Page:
My late father-in-law Orville “Bud” Rathbun served in the United States Army during World War II and was held prisoner by the Germans.
Like many veterans, Bud didn’t like to discuss his wartime experiences though my husband Phil often asked him questions about it. Bud would just say the war was bad and then he’d quickly change the subject.
Bud’s wife Irene saved all of his Army documents, personal letters and other mementoes from the war. After Phil inherited the items, we learned more about Bud’s Army experience.
He was drafted when he was 27. At the time, he’d been married to Irene for three years, had no children yet, and worked as a cheese maker in Gridley, Illinois.
Bud began active service on September 10, 1943, and was trained as a rifleman at Camp Van Dorn in Mississippi for six months. After training, he was deployed to serve in the European Theater with the 331st Infantry, 83rd Division and 16th Infantry, 1st Division. He fought in the battles of Normandy, Northern France, Rhineland and Ardennes.
During the Battle of Normandy on July 12, 1944, he was badly wounded in the shoulder. He was sent to England to recover in a hospital and was awarded a Purple Heart for his injury.
Following recovery, Bud returned to combat in Belgium during the Battle of Ardennes, which is better known as the Battle of the Bulge. It was the bloodiest battle of the war and lasted from December 1944 to January 1945.
An official Army report of the battle lists 108,347 casualties, including 19,246 killed, 62,489 wounded and 26,612 captured and missing.
On January 17, 1945, Bud became one of the captured and missing. German forces took him prisoner and transported him by train to a POW camp in Germany.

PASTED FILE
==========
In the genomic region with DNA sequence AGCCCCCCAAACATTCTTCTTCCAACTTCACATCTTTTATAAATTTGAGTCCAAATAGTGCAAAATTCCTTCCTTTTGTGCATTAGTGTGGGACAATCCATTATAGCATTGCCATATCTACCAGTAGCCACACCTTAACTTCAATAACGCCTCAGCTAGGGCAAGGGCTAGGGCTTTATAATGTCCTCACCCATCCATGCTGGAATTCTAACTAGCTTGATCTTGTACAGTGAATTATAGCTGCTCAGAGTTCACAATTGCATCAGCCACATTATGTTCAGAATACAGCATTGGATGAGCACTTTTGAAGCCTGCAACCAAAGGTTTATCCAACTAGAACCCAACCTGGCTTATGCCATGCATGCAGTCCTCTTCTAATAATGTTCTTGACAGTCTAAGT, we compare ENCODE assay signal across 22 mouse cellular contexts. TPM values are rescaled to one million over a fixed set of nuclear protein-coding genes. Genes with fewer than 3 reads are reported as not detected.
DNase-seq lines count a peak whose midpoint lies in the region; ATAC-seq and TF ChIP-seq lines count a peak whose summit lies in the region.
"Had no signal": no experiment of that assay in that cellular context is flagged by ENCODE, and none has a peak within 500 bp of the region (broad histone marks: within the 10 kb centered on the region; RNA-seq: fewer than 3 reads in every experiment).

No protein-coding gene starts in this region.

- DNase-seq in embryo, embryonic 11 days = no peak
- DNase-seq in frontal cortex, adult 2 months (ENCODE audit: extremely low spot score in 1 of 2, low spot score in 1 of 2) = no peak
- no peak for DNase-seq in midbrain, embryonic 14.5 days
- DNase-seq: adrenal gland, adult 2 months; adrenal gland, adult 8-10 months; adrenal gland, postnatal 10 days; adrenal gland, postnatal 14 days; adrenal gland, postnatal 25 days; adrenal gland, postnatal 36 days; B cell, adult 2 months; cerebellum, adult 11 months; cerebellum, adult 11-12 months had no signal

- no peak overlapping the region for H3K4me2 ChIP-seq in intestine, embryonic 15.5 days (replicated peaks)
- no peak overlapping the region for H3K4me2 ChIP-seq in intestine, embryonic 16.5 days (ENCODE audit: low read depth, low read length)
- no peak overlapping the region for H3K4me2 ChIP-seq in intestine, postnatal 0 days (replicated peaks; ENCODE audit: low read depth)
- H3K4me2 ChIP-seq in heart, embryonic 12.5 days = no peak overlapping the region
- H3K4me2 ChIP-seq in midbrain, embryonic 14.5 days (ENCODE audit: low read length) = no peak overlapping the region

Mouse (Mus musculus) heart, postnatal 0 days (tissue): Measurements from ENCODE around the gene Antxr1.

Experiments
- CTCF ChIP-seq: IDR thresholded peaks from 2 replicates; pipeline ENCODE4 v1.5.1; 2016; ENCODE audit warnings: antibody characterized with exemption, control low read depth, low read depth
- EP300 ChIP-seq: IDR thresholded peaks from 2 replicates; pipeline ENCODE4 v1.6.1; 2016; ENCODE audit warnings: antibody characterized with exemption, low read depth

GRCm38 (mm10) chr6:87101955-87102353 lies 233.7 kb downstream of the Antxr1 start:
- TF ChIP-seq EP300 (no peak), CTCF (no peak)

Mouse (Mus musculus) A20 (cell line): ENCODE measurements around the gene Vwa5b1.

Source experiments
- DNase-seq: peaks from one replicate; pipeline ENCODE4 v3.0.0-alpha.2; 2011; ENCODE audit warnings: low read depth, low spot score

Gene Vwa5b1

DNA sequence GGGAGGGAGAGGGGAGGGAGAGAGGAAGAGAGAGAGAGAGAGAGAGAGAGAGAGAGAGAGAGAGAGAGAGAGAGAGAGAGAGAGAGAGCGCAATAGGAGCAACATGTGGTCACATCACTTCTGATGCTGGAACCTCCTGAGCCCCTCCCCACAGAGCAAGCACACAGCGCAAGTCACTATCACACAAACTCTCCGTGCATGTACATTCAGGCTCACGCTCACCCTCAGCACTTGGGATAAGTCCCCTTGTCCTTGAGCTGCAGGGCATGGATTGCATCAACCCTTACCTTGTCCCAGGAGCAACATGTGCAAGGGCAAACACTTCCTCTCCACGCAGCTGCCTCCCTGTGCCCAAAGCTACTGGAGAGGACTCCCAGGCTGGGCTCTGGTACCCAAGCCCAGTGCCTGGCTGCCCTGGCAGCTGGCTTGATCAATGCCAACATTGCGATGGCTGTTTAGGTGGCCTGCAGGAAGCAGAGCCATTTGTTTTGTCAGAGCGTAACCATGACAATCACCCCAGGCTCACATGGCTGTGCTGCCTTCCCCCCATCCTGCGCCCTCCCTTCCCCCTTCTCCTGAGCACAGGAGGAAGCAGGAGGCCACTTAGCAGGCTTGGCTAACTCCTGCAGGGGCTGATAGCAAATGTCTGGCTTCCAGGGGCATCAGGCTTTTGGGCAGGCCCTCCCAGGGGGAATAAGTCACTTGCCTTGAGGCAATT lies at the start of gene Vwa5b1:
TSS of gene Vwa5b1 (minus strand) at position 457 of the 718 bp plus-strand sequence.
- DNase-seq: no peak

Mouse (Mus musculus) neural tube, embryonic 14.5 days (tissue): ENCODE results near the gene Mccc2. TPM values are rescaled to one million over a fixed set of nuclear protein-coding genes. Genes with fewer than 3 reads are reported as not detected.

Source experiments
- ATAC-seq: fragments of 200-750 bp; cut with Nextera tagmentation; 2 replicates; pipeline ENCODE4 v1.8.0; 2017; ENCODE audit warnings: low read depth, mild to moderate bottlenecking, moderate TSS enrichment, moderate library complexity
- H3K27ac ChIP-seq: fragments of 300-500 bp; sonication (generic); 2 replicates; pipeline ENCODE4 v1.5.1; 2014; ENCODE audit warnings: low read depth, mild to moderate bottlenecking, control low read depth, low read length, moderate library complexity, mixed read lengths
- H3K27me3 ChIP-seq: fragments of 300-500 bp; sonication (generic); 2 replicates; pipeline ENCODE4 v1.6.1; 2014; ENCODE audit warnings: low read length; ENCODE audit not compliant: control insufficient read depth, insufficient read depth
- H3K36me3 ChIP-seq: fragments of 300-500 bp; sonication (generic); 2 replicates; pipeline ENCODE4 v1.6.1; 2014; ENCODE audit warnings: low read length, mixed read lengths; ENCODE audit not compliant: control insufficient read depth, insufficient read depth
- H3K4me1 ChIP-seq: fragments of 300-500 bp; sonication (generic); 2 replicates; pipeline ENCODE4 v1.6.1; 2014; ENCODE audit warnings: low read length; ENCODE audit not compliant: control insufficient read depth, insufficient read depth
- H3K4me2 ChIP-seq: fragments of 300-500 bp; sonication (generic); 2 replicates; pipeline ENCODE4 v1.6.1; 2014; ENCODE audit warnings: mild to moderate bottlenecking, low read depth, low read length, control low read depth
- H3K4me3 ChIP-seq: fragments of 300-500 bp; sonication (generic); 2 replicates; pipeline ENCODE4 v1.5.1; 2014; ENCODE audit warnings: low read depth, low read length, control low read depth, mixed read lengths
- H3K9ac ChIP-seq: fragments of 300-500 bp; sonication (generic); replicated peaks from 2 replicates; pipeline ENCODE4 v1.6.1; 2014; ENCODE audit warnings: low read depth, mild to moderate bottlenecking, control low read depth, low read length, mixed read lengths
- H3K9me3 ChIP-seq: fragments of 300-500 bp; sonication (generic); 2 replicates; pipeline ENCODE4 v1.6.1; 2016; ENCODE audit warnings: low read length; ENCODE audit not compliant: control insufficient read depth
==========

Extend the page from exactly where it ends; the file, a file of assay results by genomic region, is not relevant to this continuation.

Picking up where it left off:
POWs lived under harsh conditions, according to their stories on the Library of Congress’ Veterans History Project website. One POW summed up his imprisonment by saying that they “lived like animals.”
The Germans allowed them two meals a day consisting of a cup of watery potato soup and a small slice of bread. One or two POWs succumbed to starvation each day. Fortunately, their diet was supplemented with occasional food parcels from the Red Cross or more would have died.
The parcels contained coffee, powdered milk, chocolate bars, jam, raisins, cigarettes, and other items. Often, several POWs had to share one parcel.
POWs couldn’t bathe or shave and had to wear the same clothing that they’d been captured in every day. Due to poor hygiene and diet, plus squalid conditions, they developed illnesses such as dysentery and malnutrition. They also dealt with constant hunger, bug infestations on their bodies, freezing cold weather and frequent combat noise.
During his three-month imprisonment, Bud became comrades with a Russian POW. POWs were housed in different compounds by nationality, but were able to converse through wire
Bud gave his friend his share of cigarettes from parcels because he didn’t smoke. In return, the friend, who was an artisan, gave Bud a small metal box that he’d crafted. The box is remarkable because it’s made from the metal of a shot down airplane and elaborately etched with forest scenes and geometrical designs.
Bud scratched his name on the bottom of the box and kept it as a memento of his special friendship. It’s ironic to me that a beautiful piece of artwork was created from an ugly war machine.
On April 13, 1945, Bud was freed. The war in Europe ended a few weeks later and he returned to America on May 15. He was promoted from private first class to corporal and spent the rest of his service time as a military policeman patrolling the Pentagon in Washington D.C.
The war in the Pacific ended in September 1945 and two months later Bud was honorably discharged the day before Veterans Day. He returned to Gridley and used his Army experience to apply for jobs better than making cheese.
In 1954, he was appointed as postmaster of Gridley by President Dwight D. Eisenhower. He worked at this job until retiring in 1980.
In 2003, Bud passed away at 87. He had a military funeral with a 21-gun salute. I took the flag that draped his coffin and put it in a shadow box with his Army photo and war metals.
This tribute to him reminds me on Memorial Day, and other days, of the sacrifices that he and fellow soldiers made to protect America. I’m proud to be related to such a hero.